US insurance company CNA Financial has reportedly handed over $40 million to a ransomware (opens in new tab) gang in order to buy back control of their computers.
According to CNA’s own investigations, it fell victim to the Phoenix Locker ransomware, which, according to cybersecurity (opens in new tab) experts, is an offshoot of the Hades ransomware that was first unleashed by the infamous Russian cybercrime operators known as Evil Corp.
In a traditional double-extortion scheme, the operators behind Phoenix Locker encrypted CNA computers, reportedly after making away with loads of confidential data.
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However two anonymous individuals have now told Bloomberg (opens in new tab) that the company gave in to the demands and paid the ransom two weeks after the attack.
Ransomware attacks are one of the biggest threats to corporate networks.
According to the investigation by an FBI agent, victims paid over $140 million as ransom (opens in new tab) to their attackers in 2020, while some estimate this figure to be as high as $350 million (opens in new tab).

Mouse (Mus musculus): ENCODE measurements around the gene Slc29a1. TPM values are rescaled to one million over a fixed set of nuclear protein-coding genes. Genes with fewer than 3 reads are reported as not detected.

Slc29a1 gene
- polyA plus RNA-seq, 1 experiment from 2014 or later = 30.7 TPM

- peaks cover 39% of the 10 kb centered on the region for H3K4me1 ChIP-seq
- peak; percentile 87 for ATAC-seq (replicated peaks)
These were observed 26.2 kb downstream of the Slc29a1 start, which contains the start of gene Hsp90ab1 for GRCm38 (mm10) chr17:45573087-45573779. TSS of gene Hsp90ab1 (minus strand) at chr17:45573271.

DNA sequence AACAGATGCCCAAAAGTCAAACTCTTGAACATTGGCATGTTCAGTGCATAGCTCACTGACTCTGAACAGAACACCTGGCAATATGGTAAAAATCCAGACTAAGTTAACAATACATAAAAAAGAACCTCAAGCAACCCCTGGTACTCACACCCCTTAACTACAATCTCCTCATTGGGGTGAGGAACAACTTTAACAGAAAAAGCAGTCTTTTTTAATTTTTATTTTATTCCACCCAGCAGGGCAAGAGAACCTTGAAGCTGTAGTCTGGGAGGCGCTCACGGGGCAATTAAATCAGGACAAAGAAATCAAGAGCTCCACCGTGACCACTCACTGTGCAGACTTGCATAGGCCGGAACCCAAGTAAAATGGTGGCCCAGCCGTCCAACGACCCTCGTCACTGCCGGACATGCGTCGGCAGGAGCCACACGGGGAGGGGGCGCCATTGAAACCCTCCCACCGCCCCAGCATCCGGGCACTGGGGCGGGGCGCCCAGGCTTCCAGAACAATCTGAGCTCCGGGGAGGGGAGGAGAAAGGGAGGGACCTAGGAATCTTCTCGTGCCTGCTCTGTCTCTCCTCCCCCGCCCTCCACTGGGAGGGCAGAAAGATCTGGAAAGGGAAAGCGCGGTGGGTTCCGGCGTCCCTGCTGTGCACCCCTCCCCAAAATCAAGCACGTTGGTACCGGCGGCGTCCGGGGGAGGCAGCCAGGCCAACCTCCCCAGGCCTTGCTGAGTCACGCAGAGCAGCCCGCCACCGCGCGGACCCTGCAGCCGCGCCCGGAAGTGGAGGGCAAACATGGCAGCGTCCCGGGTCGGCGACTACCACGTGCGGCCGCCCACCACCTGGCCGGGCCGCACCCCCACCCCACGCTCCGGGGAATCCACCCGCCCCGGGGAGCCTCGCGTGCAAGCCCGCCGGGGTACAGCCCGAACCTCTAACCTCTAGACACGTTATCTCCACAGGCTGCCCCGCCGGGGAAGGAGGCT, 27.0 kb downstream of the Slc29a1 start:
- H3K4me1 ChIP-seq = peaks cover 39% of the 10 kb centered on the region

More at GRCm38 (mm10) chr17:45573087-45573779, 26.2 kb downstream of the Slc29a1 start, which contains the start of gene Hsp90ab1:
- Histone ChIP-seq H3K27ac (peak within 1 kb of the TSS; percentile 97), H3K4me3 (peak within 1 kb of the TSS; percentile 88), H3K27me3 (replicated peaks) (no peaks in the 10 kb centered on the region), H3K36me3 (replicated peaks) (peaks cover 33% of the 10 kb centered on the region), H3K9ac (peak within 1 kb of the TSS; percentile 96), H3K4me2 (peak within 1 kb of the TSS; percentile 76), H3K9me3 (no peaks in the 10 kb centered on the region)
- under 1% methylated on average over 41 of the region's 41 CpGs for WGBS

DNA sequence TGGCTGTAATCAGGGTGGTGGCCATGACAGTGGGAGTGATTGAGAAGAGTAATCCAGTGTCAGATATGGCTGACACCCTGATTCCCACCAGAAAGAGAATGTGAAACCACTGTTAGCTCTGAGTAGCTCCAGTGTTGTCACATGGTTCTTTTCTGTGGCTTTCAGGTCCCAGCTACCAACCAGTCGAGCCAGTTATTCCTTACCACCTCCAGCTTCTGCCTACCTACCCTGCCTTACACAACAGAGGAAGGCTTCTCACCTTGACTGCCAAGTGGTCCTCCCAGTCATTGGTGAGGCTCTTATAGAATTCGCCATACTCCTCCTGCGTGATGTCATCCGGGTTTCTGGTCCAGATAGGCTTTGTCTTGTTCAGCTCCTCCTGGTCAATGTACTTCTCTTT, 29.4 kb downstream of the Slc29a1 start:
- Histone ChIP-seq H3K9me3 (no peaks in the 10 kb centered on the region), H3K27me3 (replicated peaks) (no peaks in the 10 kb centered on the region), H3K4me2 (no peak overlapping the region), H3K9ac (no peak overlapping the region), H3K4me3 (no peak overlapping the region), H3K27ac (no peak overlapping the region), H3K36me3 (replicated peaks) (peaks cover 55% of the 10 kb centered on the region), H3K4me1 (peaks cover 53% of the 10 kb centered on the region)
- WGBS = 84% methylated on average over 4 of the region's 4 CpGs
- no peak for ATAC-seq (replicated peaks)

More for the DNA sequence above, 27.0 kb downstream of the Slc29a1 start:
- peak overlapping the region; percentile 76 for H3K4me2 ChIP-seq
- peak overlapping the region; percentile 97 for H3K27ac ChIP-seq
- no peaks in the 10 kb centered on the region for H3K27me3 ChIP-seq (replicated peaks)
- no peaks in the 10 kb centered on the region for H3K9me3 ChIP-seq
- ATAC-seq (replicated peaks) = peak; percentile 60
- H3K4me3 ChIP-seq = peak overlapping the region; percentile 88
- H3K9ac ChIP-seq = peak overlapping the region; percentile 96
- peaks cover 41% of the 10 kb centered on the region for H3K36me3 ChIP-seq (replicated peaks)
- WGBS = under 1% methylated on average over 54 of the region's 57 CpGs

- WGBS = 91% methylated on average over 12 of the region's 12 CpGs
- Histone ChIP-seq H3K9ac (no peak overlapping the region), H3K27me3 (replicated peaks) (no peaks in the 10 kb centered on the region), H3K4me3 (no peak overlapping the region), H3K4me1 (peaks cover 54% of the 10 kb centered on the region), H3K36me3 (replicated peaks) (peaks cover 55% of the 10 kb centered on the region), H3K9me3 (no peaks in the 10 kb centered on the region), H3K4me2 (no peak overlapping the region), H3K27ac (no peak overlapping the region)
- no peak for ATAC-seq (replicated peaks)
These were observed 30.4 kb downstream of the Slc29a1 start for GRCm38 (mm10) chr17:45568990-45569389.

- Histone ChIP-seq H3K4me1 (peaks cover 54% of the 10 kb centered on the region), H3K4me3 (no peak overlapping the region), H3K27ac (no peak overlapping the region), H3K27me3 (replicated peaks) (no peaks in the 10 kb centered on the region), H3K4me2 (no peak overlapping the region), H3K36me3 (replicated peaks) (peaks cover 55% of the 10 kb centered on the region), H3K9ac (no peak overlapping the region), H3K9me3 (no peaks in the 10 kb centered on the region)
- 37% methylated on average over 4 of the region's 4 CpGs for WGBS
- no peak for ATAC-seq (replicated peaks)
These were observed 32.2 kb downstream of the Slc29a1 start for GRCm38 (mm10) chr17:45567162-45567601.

If the amount quoted by the anonymous sources is true, the CNA ransom is perhaps the biggest payment ever. For comparison, Colonial Pipeline (opens in new tab) paid about $5 million to their attacker last week, despite the fact that the attack disrupted the supply of fuel in several parts of the US.
Officially, CNA refused to comment on the ransom saying that the company consulted and shared intelligence about the attack and the hacker’s identity with the US law enforcement agencies in accordance with the law.
CNA’s response isn’t surprising as the US administration and security agencies advise against paying (opens in new tab) extortion fees, though there is currently no law that prevents victims paying the ransom.
In a major announcement last week, AXA (opens in new tab) said that it would suspend the writing of cyber insurance policies for its French customers that refund the cost of ransom payments.
However, in a strange turn of events, AXA itself fell victim (opens in new tab) to a ransomware attack and had to reportedly cough up the ransom to wriggle out of the situation.
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Via Engadget (opens in new tab)